The Value of a High School Diploma
Commentary by Lavanya Madhusudan
Not every student has the opportunity to complete high school. Yet most job opportunities that pay a living wage or start individuals on a career path require a high school diploma. Sooner or later, individuals who were unable to obtain a high school diploma find themselves in need of this important credential. It is a first step towards economic mobility, financial security and professional success.
The story below highlights the incredible impact that obtaining this essential credential can have on one individual. This story is shared with permission from Chandra Villanueva, a fellow member of the Working Poor Families Project, which is a national initiative focused on state workforce development policies.
My GED Story – and why mentors and systems matter
By Chandra Kring Villanueva
Last month I was honored to deliver a commencement address at the Hays County GED Graduation Ceremony, held by the Hays County Literacy Action and Community Action of Central Texas. This is a modified version of what I told those Texans earning their GED.
My formal education ended with a Master’s degree from NYU, but it started by passing the GED.
Currently, 22 percent of all children in the U.S. live in families with incomes below the federal poverty level. That is the equivalent of about $24,000 per year for a family of four. I was one of those children.
My mother waited tables and struggled to support five children. She was constantly preoccupied with paying the bills and making ends meet, so there was never an emphasis on education or encouragement to strive for college. No one in my family went to college; most failed to complete high school. My aspirations for higher education were met with snaps of, “No one else went to college; why do you think you’re so special?” Dreaming is not encouraged when survival is the focus.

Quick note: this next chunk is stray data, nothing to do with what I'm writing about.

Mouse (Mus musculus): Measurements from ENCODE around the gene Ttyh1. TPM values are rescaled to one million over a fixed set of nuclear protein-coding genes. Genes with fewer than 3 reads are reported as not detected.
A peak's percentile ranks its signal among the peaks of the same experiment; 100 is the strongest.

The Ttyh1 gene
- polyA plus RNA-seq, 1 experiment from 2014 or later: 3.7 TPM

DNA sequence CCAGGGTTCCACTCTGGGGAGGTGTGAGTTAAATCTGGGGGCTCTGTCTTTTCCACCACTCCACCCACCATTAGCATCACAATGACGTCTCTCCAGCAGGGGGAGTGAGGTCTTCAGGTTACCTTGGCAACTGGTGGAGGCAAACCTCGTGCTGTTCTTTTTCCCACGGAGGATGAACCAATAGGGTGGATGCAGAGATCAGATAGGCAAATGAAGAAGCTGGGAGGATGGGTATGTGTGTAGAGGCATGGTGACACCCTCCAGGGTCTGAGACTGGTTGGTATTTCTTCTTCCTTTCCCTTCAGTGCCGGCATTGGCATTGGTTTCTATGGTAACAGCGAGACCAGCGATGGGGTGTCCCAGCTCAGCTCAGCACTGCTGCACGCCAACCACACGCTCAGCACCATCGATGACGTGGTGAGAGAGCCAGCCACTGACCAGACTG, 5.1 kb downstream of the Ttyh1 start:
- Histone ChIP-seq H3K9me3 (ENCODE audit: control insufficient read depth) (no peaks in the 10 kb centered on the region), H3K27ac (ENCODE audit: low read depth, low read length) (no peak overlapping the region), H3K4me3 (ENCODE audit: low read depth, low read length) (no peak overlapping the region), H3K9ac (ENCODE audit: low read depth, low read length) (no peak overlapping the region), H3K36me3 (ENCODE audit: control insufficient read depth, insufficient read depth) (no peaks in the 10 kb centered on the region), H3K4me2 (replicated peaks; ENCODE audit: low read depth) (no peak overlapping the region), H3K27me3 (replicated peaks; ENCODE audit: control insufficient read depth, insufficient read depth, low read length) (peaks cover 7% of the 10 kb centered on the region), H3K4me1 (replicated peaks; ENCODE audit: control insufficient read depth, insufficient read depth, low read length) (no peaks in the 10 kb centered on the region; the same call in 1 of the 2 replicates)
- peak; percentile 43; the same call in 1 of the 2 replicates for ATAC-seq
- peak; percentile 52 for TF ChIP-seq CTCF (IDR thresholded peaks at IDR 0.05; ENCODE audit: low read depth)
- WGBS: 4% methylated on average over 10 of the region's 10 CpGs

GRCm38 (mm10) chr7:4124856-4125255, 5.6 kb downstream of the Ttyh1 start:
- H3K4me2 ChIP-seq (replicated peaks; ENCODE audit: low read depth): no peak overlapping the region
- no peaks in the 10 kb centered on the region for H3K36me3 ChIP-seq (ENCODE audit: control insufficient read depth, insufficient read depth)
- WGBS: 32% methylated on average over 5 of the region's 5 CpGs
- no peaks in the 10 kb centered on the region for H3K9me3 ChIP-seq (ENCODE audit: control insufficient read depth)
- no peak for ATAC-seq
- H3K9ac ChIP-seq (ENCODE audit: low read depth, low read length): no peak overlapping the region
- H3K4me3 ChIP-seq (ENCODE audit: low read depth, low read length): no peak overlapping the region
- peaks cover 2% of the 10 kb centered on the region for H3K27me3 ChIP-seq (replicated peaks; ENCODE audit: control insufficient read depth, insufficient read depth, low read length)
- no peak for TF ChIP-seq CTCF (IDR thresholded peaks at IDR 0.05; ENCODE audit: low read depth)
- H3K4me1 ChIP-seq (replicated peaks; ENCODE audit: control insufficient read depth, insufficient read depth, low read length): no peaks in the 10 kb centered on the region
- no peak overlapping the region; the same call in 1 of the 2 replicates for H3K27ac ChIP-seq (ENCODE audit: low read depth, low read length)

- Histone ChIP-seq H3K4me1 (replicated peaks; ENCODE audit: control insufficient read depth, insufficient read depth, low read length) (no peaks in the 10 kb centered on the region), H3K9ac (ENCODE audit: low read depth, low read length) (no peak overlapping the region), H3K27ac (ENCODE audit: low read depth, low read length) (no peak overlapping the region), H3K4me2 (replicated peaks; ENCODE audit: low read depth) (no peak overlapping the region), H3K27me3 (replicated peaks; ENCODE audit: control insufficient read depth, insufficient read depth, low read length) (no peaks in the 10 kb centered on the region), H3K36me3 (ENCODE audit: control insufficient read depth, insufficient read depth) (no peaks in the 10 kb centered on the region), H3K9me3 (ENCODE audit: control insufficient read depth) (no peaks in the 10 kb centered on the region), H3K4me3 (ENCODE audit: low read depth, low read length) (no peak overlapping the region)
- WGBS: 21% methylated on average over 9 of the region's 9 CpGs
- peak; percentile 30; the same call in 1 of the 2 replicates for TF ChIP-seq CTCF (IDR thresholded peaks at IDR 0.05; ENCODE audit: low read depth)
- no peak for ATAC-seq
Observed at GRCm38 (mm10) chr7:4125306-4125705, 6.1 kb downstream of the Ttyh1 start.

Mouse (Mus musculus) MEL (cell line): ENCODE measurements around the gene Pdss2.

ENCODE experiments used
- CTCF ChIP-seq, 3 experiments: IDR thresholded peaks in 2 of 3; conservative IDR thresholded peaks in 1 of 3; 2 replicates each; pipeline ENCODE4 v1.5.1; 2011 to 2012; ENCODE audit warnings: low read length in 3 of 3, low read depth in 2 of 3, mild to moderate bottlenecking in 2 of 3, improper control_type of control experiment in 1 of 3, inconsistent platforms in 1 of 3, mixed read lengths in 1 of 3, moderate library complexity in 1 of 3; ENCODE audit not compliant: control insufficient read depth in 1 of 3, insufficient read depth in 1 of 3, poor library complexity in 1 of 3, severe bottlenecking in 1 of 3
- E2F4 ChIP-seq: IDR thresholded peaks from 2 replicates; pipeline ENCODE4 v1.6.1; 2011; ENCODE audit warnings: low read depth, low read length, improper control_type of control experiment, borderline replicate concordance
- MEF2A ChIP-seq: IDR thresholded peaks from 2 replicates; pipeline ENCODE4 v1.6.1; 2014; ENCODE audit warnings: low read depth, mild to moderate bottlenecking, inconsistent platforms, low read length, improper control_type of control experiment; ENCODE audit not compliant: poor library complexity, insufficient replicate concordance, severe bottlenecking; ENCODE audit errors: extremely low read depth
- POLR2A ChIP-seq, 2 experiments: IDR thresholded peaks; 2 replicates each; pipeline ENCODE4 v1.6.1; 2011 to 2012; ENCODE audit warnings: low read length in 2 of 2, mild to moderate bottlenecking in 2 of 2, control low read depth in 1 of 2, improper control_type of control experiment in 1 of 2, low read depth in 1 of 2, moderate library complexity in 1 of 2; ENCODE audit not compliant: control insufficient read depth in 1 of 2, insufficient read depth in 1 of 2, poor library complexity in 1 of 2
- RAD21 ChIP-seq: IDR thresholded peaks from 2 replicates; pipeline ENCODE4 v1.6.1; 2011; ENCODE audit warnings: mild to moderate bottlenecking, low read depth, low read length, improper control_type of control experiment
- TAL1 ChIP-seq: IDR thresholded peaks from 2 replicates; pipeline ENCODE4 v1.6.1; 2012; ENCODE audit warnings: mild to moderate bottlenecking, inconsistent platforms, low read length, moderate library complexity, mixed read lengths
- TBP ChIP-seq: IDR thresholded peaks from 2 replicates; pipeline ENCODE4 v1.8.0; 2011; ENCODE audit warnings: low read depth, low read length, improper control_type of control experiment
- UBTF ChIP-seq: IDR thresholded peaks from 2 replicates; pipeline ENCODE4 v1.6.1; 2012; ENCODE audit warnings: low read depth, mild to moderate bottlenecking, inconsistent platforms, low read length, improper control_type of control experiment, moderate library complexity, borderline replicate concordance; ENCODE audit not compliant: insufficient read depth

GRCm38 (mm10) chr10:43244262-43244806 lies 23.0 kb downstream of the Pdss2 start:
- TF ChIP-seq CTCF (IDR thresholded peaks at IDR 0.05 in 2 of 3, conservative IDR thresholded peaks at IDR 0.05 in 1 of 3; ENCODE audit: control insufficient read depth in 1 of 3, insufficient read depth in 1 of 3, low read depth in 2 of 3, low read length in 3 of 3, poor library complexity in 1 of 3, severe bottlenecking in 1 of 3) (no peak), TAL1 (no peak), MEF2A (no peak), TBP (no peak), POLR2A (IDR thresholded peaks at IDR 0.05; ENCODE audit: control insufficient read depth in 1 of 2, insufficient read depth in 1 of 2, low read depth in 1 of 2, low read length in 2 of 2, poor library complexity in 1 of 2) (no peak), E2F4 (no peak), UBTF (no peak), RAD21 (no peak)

I was surrounded by others just like me while growing up in low-income housing developments. No one was successful or middle class because as soon as your income increased you had to leave the neighborhood. I always knew college was the door to opportunity, yet I couldn’t see a clear path to get there. There were no role models. No one believed in me.
This changed when I met the woman who would eventually become my mother-in-law. She was a professor at the local university and the first person I had ever met with a college degree outside of my school teachers. Her Ph.D. was in anthropology. As a 14-year-old, I had never even heard that word before. Suddenly, my world became much larger.
She had high expectations for her son, and if I wanted to hang out with him, those expectations extended to me. Quickly, she became my mentor and a source of knowledge, guidance, and support—the first adult to see I had potential beyond my circumstances.
Even with my mentor’s support, I was not on track to graduate high school. However, I was fortunate enough to live in areas with strong systems in place to move me through the educational pipeline. The GED prep program I enrolled in was offered at the community college, free of charge. Illinois, my home state, subsidizes GED testing so I didn’t have to worry about how to pay for the test.
Texas adults seeking to take the GED pay for each test in addition to administrative fees charged by the state and the testing center. The Adult Education coordinators running the GED program helped me navigate the enrollment process so I could immediately begin taking courses at the community college as soon as I finished the GED.
I moved to Washington State with the goal of finishing my four-year degree. There I was able to take a year off and work in order to qualify for in-state tuition, which kept college affordable. By completing my Associates degree at a community college I was able to take advantage of the statewide transfer and articulation agreement in place that allowed all my credits to transfer when I was accepted to a state university.
Texas college students often lose credits when they transfer institutions, which increases both the cost and the time needed to complete a degree. Through it all, I had my mentor encouraging me every step of the way, editing and reviewing applications for schools, scholarships, jobs, and other opportunities.
The greatest takeaway from my story is that I did not get here by myself. I had a mentor who believed in me and strong systems that created a pathway, even though I chose a non-traditional route.
GED graduates here in Texas should be especially proud of themselves because this state lacks the strong educational pathways that I benefited from. Their struggles have been much greater: For example, Texas adults seeking to take the GED pay for each test in addition to administrative fees charged by the state and the testing center. And Texas college students often lose credits when they transfer from two-year to four-year universities, which increases both the cost and the time needed to complete a degree.